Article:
Congress Moves To Stem Cyberattacks’ Impact
During an uncommon Friday legislative session, the U.S. Senate passed legislation aimed at mitigating any adverse effects of future cyberattacks on American companies. S. 3600, the Strengthening American Cybersecurity Act of 2022, is a mini-omnibus bill that combines three pieces of legislation previously introduced in the Senate. Of the three, the Cyber Incident Reporting Act (CIRA) is the bill that is likely to have the largest impact on the promotional products industry. CIRA requires certain entities that encounter a cyber incident to report the incident to the U.S. Cybersecurity and Infrastructure Security Agency (CISA) within 72 hours, and alert that same agency about ransomware payments within 24 hours. Covered entities include organizations identified as existing within one of 16 critical infrastructure sectors. The Commercial Facilities Sector is of particular concern to the promotional products industry because it includes office buildings.
The Senate passed S. 3600 via unanimous consent, which is indicative of broad bipartisan support for the policy. The bill is widely expected to pass the House of Representatives as well, considering the House already passed similar legislation in 2021. After passage by the House, the bill would have to be signed by the president before being enacted into law. PPAI staff is also tracking efforts by the bill’s sponsor, Senator Gary Peters, to include this new cybersecurity legislation in the huge omnibus federal spending bill that must be passed in Congress this week to avoid a federal government shutdown. Although CIRA is atypically prescriptive, the reporting requirements created by the bill would be developed through the normal regulatory progress by the CISA director, consisting of a Notice of Proposed Rulemaking listed in the Federal Register, a public commenting period, and the issuance of a final rule to clarify the details relating to compliance with the bill’s mandates.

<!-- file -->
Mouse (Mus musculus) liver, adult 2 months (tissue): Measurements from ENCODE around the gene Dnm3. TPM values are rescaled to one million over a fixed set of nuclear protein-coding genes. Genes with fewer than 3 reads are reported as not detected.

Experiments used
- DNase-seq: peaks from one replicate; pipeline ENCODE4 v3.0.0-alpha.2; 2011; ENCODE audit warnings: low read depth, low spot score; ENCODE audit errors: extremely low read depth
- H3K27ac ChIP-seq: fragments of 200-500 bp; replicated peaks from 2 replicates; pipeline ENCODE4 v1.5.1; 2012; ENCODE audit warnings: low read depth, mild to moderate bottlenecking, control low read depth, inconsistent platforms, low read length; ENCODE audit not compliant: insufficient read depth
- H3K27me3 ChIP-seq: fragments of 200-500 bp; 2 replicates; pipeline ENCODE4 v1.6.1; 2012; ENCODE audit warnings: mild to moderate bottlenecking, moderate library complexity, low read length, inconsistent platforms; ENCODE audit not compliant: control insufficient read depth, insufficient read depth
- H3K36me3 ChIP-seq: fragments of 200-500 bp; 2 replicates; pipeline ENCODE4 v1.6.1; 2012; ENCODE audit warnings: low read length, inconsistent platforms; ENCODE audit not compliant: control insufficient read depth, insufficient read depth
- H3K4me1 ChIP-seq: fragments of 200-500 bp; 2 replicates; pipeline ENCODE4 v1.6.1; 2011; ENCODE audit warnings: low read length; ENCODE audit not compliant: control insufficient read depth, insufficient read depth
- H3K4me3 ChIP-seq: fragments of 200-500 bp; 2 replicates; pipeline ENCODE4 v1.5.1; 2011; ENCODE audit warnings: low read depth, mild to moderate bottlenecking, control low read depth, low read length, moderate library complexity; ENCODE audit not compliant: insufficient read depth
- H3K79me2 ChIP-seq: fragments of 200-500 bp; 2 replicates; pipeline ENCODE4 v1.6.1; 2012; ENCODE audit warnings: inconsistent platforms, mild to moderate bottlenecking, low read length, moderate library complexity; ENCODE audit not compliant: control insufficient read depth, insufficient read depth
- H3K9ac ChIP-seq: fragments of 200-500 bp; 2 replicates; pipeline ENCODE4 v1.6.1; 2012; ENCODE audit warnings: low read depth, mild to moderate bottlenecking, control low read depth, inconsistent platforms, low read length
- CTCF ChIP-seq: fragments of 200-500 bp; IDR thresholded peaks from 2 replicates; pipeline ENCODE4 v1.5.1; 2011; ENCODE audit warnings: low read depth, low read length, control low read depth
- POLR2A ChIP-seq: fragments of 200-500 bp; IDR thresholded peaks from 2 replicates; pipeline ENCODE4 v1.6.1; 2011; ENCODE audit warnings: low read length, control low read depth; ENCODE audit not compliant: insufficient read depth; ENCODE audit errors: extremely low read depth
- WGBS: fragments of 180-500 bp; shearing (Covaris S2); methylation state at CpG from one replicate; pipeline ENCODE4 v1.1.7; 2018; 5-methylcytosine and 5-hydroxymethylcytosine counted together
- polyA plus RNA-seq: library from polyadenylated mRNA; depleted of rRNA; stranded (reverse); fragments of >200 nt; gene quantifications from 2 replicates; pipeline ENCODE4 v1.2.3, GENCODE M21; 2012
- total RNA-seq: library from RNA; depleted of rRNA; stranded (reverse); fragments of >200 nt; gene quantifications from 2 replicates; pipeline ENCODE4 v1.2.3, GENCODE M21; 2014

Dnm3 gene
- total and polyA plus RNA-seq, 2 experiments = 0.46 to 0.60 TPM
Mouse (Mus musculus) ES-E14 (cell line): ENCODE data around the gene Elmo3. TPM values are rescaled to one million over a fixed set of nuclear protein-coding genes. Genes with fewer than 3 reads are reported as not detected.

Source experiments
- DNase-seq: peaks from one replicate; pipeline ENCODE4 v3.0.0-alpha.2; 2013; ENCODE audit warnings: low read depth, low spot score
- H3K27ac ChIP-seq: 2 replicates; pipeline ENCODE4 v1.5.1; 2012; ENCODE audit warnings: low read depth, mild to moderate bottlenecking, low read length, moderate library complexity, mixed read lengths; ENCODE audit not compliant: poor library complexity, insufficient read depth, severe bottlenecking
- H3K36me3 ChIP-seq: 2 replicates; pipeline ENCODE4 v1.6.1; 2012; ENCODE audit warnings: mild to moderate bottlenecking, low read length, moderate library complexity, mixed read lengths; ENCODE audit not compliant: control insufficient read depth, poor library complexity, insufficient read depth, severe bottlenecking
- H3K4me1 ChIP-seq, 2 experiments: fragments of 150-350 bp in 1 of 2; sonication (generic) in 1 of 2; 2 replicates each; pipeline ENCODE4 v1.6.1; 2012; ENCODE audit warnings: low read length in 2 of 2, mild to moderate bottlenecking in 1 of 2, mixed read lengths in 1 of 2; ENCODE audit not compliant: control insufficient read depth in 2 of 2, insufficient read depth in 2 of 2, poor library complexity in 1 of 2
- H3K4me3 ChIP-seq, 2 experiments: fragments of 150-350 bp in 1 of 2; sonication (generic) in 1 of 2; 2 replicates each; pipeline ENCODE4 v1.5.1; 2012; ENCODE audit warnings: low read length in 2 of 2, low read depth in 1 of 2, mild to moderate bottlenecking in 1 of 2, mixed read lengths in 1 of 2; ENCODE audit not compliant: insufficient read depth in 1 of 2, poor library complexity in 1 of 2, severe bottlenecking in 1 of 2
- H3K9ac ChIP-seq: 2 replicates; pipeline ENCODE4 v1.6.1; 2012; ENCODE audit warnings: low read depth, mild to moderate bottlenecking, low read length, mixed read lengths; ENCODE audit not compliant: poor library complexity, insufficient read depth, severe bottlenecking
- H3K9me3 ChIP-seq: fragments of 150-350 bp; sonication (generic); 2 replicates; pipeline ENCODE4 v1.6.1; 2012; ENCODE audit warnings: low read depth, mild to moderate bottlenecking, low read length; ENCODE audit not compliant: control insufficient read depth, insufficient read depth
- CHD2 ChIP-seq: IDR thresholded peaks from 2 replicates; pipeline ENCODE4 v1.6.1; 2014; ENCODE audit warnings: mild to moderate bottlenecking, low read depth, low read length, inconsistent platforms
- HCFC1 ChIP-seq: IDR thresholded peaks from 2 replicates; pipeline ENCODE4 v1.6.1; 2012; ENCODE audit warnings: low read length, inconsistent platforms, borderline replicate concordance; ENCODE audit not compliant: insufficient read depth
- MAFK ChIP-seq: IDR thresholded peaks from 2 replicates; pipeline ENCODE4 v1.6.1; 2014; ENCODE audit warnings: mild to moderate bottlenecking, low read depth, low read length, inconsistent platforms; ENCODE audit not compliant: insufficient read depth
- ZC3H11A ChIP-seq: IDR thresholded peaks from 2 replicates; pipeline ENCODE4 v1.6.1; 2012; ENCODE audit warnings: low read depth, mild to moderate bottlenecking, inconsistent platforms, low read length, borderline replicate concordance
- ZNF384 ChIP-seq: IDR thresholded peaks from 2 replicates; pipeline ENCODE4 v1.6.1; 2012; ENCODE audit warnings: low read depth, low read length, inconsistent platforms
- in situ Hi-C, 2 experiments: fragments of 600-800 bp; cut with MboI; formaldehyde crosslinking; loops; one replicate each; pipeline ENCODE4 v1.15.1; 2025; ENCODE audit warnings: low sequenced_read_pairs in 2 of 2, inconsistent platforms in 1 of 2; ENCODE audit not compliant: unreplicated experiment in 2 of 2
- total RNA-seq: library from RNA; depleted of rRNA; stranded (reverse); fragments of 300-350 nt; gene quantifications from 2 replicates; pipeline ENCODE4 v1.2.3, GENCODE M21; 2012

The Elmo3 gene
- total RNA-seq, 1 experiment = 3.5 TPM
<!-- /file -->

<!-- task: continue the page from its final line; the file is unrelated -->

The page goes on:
PPAI, Public Affairs Manager